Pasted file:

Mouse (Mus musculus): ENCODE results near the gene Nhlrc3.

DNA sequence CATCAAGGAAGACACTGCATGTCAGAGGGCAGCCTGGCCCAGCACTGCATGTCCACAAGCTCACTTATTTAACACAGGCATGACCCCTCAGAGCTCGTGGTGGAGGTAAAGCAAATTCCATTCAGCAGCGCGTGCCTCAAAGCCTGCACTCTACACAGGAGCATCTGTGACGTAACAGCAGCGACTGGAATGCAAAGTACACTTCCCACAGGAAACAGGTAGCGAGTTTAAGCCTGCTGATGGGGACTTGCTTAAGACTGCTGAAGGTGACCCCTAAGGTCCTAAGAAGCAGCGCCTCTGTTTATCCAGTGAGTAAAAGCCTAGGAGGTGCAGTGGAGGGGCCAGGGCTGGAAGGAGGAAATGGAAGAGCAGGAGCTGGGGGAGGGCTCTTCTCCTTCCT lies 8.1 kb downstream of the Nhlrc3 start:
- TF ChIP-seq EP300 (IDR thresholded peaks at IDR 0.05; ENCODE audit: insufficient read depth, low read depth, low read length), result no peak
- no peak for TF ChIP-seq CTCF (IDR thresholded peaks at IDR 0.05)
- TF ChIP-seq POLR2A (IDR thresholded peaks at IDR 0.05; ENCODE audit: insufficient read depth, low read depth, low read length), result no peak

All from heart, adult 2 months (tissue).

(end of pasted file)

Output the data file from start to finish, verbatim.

Mouse (Mus musculus): ENCODE results near the gene Nhlrc3.

DNA sequence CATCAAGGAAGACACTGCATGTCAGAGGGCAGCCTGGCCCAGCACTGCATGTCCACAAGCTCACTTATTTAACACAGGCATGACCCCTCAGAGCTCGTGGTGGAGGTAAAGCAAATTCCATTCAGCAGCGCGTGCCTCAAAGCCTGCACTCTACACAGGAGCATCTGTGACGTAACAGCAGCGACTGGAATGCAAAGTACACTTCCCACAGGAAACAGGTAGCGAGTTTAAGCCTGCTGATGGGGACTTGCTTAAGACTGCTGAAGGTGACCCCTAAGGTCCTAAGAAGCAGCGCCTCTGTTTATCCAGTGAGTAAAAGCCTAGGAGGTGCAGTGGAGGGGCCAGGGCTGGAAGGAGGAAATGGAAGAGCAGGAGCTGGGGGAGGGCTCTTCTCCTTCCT lies 8.1 kb downstream of the Nhlrc3 start:
- TF ChIP-seq EP300 (IDR thresholded peaks at IDR 0.05; ENCODE audit: insufficient read depth, low read depth, low read length), result no peak
- no peak for TF ChIP-seq CTCF (IDR thresholded peaks at IDR 0.05)
- TF ChIP-seq POLR2A (IDR thresholded peaks at IDR 0.05; ENCODE audit: insufficient read depth, low read depth, low read length), result no peak

All from heart, adult 2 months (tissue).